If you’ve ever planted and cared for trees, particularly fruit trees, you know that, in the initial years, the saplings require quite a bit of extra attention. Newly planted trees need lots of water until established, along with fertilizer and prudent trimming. Initially, trimming branches may weaken the tree, but it’s important for the tree’s long-term health. I view market corrections in the same light. Without periodic setbacks such as a correction or bear market, we would always be teetering on the edge of a bubble. Most of you who were investing in the early 2000s and during the 2008 financial crisis know when a bubble bursts, it is far more painful than an average correction.
This periodic trimming of gains (branches) is painful but necessary to keep us from reaching a point of absurd market prices that ultimately come crashing down. The current correction is certainly a trimming of gains which, in my opinion, are justified based on current economic conditions. Additionally, if we look at the last five years of returns, we were due for a pullback.
S&P 500 Calendar Year Returns
I wish I could write these without cheesy analogies and dad jokes, but I’m a dad who loves analogies, so that’s what you will be getting.
So where are we now, and where are we heading?
If you remember from my last market update, I noted that the first quarter was rough, and the second quarter was even worse. The third quarter was (by those standards) relatively mild but still not positive. The charts below show the performance in Q1, Q2, and Q3 of different types of stocks, such as Large Value or Small Growth.
The S&P 500 finished the quarter down 23.87% year to date, and pretty much every asset class (stocks, bonds, real estate, etc.) is also down significantly. The most surprising aspect of this correction for conservative investors is the downturn in bonds. Bonds, which are typically an anchor of stability when stocks come crashing down, are down 14.61% (based on the Bloomberg US Aggregate Bond Index). Rising interest rates cause this downturn. Bonds and interest rates are inversely correlated, meaning when interest rates rise, bonds go down in value.
The Fed has been very aggressive in recent quarters in raising interest rates in order to curb inflation. This, in turn, has caused bonds to sell. Simultaneously, stocks have cratered (based on the fear of a slowing economy, rampant inflation, and tightening monetary policy).
No one can know exactly when or where a market bottom is, but we believe that we have seen the bottom or are very close to it. Valuations on stocks are fair, bonds now have attractive yields, and employment numbers are still strong. The Fed is still combating inflation by raising interest rates without causing a deep recession which is a very, very difficult needle to thread. Still, it is possible as long as employment remains strong.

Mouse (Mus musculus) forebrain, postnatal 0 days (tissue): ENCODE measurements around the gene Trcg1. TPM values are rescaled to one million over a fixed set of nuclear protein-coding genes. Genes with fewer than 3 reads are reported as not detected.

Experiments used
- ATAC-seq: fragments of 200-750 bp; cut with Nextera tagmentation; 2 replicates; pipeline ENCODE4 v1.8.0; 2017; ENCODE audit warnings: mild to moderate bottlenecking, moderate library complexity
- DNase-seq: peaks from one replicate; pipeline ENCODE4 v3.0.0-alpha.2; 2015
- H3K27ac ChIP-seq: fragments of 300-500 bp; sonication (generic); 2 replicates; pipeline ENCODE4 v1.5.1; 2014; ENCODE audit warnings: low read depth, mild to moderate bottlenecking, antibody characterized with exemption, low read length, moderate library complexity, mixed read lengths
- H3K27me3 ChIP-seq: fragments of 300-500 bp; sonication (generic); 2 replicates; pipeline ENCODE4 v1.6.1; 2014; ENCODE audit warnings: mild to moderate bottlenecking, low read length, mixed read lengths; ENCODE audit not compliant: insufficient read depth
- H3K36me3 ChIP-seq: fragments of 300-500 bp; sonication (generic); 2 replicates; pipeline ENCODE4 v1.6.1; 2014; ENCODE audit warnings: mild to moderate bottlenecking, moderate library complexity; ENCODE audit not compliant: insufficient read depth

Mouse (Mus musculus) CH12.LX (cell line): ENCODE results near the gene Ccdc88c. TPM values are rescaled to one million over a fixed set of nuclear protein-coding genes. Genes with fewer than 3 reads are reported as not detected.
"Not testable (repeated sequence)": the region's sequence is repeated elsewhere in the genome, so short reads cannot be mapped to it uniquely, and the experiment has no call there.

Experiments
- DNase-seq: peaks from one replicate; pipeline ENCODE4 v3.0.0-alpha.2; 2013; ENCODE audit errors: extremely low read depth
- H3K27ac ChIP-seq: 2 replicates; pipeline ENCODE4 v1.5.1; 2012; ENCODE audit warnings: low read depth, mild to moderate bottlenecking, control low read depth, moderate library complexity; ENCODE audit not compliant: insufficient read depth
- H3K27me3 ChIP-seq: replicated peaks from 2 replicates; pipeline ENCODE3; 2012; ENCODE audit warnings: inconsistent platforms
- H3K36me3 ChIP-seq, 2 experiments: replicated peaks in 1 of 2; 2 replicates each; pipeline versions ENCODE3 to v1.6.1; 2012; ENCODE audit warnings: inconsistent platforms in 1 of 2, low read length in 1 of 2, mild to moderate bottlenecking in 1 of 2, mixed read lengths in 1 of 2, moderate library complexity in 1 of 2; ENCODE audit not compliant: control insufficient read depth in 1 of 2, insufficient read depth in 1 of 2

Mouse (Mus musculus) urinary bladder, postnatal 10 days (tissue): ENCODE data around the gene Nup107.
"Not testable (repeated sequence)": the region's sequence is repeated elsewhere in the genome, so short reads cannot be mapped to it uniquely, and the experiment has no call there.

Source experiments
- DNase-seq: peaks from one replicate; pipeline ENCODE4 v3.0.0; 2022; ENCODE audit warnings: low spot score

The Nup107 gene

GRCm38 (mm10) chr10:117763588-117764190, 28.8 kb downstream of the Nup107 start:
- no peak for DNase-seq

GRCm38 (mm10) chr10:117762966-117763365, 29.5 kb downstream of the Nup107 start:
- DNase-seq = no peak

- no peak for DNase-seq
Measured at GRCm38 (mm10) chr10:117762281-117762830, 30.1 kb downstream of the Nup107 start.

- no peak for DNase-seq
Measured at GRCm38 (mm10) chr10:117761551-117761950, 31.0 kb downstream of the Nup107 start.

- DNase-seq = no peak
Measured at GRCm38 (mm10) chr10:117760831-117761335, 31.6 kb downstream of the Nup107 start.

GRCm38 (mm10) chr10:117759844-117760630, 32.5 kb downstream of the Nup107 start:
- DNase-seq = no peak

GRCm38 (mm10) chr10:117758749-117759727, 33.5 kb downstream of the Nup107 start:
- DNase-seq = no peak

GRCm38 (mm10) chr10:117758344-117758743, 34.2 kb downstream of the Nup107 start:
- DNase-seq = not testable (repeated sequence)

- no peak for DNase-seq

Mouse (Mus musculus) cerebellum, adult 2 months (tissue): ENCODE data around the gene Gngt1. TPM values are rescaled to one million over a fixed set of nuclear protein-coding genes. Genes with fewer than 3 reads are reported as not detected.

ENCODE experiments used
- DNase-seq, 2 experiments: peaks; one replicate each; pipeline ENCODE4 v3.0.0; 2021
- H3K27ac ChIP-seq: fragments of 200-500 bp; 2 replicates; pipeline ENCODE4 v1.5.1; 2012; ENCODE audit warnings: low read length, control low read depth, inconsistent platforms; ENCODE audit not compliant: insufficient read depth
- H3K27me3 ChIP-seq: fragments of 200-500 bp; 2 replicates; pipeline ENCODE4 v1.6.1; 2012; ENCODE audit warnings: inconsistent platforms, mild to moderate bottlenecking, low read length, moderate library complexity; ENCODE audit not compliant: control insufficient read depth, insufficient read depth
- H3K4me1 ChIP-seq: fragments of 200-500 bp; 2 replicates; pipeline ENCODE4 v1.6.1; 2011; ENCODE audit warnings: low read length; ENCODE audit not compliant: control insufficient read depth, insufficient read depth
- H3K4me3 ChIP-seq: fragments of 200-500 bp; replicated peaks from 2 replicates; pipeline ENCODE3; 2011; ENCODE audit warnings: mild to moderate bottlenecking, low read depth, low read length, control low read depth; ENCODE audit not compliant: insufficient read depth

If we have, in fact, found a market bottom, we do not expect a straight line out of this. As we have seen in October, the market will continue to move in wild swings until the Fed pauses its interest rate hiking campaign and we can build on a steady market recovery.
In all honesty, much of this information is speculative and not nearly as optimistic as some may think. It’s speculative as I know enough about markets (with six advanced financial designations/degrees) to know that market movements in the short term are utterly unpredictable. I also know that many of you appreciate that honest assessment rather than disingenuous positive predictions are rhetoric.
Here is the good news: Even though we cannot predict the market’s short-term movements, this isn’t needed. We are not investing this quarter, next year, or the next five years. We are investing for our lifetime, and by keeping that timeframe in context, the market movements of today are merely noise. I know we prefer to have positive noise, but by tuning out the negative and focusing on the long term, we can build wealth or (at least) maintain our wealth!
This commentary on this website reflects the personal opinions, viewpoints and analyses of the Financial Strategies Group, Inc employees providing such comments, and should not be regarded as a description of advisory services provided by Financial Strategies Group, Inc or performance returns of any Financial Strategies Group, Inc Investments client. The views reflected in the commentary are subject to change at any time without notice. Nothing on this website constitutes investment advice, performance data or any recommendation that any particular security, portfolio of securities, transaction or investment strategy is suitable for any specific person. Any mention of a particular security and related performance data is not a recommendation to buy or sell that security. Financial Strategies Group, Inc manages its clients’ accounts using a variety of investment techniques and strategies, which are not necessarily discussed in the commentary. Investments in securities involve the risk of loss. Past performance is no guarantee of future results.
Written by: Brice Carter